Lawmakers and government agencies are exploring greater protections for healthcare workers amid outcry over pandemic-related safety concerns that have persisted for a year.
During a House Education and Labor subcommittee hearing Thursday on strategies for protecting workers from COVID-19 infections, a registered nurse with National Nurses United urged greater federal protections for healthcare workers, first by recognizing aerosol transmission of COVID-19 and having the Occupational Safety and Health Administration issue an emergency temporary standard.
"If these recommendations had been implemented one year ago, my colleague Celia, along with thousands of other healthcare workers, would be alive today," Pascaline Muhindura, a registered nurse in the critical care unit at HCA's Research Medical Center in Kansas City, Missouri, told lawmakers.
As of Friday, the Centers for Disease Control and Prevention had counted more than 422,000 cases of COVID-19 among healthcare workers in the U.S and 1,397 deaths. That's almost certainly an undercount, however, as that occupation information was only available in fraction of the data.
There's still some uncertainty, though, about how at risk healthcare workers are to COVID-19 exposure at their jobs. A recent JAMA Network Open study found most healthcare workers who tested positive got the virus from community spread.
OSHA so far has declined to exercise its power to implement emergency standards, an option available to it under certain circumstances. Throughout the pandemic, hospitals and health systems have operated on guidance, not standards.
On Jan. 21, President Joe Biden issued an executive order asking the agency to consider an Emergency Temporary Standard, including with respect to mask wearing if necessary, and if so issue an ETS by Monday. It also instructs OSHA to launch a national program focused on enforcement for violators that put the largest number of workers at serious risk.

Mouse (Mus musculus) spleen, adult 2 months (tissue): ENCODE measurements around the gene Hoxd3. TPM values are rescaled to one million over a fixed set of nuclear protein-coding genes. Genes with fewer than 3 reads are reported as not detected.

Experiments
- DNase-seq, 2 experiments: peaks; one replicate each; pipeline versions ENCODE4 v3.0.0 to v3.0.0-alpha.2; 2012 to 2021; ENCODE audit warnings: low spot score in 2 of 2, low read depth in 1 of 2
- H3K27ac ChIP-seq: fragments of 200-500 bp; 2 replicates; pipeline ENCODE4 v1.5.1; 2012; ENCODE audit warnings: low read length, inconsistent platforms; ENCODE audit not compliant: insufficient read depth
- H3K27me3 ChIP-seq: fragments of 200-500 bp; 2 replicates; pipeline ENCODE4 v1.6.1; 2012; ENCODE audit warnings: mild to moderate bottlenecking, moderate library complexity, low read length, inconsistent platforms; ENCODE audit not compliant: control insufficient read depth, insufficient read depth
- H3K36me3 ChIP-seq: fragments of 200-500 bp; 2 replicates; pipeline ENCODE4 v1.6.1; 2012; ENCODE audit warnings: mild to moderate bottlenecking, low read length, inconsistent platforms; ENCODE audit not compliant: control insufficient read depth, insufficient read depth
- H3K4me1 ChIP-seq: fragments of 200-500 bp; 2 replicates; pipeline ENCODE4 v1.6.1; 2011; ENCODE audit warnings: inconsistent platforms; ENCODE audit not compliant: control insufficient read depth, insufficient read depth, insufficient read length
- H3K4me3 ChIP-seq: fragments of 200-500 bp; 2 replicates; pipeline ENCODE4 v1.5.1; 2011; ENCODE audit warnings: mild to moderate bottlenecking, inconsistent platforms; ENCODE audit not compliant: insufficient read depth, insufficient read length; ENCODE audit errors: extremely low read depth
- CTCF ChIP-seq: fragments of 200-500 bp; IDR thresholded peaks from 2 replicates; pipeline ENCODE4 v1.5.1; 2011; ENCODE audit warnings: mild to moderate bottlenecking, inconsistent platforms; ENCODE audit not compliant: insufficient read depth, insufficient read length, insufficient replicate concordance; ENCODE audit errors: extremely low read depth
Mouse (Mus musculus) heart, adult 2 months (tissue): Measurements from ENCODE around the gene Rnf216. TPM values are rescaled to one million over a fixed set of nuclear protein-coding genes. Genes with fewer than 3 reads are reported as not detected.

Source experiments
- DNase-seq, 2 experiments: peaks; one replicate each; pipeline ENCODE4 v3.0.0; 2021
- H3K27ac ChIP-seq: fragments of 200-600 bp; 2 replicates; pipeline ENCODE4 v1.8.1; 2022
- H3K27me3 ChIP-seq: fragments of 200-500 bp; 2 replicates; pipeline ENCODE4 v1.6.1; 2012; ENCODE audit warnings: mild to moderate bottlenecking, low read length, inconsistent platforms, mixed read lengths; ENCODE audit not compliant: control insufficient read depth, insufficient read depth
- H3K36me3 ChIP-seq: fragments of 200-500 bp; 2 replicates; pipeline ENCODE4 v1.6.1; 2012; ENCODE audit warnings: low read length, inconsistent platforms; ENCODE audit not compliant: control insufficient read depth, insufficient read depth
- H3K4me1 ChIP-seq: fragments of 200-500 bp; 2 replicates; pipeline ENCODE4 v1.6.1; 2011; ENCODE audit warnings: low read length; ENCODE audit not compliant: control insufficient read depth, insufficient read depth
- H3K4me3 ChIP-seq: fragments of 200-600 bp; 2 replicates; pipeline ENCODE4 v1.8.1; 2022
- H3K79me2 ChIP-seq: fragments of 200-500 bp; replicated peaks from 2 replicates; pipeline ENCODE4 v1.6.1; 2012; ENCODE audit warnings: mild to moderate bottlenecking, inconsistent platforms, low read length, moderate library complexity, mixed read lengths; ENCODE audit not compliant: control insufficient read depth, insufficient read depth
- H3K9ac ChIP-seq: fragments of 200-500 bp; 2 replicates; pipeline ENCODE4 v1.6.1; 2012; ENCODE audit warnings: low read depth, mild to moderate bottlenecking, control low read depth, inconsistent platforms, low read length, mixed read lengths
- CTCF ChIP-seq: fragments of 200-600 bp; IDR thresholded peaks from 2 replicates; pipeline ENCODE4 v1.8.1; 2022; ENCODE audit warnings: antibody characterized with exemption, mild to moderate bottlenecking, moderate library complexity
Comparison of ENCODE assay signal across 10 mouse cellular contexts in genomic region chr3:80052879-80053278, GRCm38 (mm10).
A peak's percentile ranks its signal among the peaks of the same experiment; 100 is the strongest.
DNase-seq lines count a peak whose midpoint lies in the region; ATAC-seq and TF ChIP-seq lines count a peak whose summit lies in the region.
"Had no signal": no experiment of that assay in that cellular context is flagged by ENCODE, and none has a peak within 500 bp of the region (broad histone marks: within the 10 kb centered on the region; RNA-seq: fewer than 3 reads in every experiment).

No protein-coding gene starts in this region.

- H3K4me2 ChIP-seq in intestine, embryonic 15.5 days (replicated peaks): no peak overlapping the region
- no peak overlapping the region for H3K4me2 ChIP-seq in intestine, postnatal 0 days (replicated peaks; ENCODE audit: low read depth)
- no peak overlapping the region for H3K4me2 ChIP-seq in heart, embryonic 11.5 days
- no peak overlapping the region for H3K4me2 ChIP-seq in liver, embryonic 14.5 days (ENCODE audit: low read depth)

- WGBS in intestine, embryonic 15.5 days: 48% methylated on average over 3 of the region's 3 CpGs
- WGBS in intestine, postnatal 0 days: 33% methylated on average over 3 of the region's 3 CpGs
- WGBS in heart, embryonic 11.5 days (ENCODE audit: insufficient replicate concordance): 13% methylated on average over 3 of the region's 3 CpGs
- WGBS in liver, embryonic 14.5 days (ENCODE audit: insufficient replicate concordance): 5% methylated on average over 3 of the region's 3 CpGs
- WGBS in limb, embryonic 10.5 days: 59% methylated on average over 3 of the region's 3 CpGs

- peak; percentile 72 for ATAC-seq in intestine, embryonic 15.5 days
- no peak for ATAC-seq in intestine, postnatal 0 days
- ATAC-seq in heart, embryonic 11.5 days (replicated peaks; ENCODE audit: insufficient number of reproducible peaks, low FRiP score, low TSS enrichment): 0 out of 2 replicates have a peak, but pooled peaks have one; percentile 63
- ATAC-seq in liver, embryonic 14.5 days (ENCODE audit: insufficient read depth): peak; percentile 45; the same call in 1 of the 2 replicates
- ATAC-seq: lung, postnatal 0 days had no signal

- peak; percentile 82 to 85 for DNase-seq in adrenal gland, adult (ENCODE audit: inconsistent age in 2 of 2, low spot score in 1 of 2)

The American Hospital Association said in a letter to the committee such a move would create a rigid new standard that has "real potential to add for hospitals and health systems a new layer of conflicting and impractical regulatory burden at precisely the wrong time."
"Enacting these new standards could force hospitals and their staffs into a nearly impossible decision — to either not comply with the standards in order to treat all of the patients who need help or comply with the standards and stop treating patients when supplies of OSHA-required equipment are exhausted," AHA said.
But virus testing, personal protective equipment, safe staffing and workplace violence issues remain largely unchecked for working nurses, according to an NNU survey from 9,200 registered nurses, including both union members and non-union members, conducted in February.
More than 80% of nurses said they are forced to reuse single-use PPE, which is nearly unchanged from NNU's November survey. About half reported that all patients at their hospital are screened for COVID-19, and while more nurses have been tested since November's survey, that "still falls short of the regular and on-demand testing that nurses should be able to access," NNU said.
The survey also found that 22% of nurses reported facing increased violence on the job, which they attribute to decreased staffing levels, changes in the patient population and visitor restrictions.
"Violence has gotten worse in the past year," Muhindura said at the hearing. "You see an increase in anxiety and agitation in patients with COVID related to the strict isolation."
Rep. Joe Courtney, D-Conn., reintroduced the Workplace Violence Prevention for Health Care and Social Service Workers Act on Feb. 22, which would direct OSHA to create a national standard requiring healthcare and social service employers to develop and implement a comprehensive workplace violence prevention plan.
Courtney mentioned the Feb. 11 shooting at Allina Health Clinic in Buffalo, Minnesota, that left one employee dead and four others injured.
Hospital employees had "no sort of early warning systems or measures in place which OSHA has developed as volunteer guidelines for many, many years," Courtney said.
"But again because we don't have a national standard, are just not being implemented," he said.
Muhindura testified that her hospital has panic buttons in case of emergencies, but "not everyone has these protections throughout the country."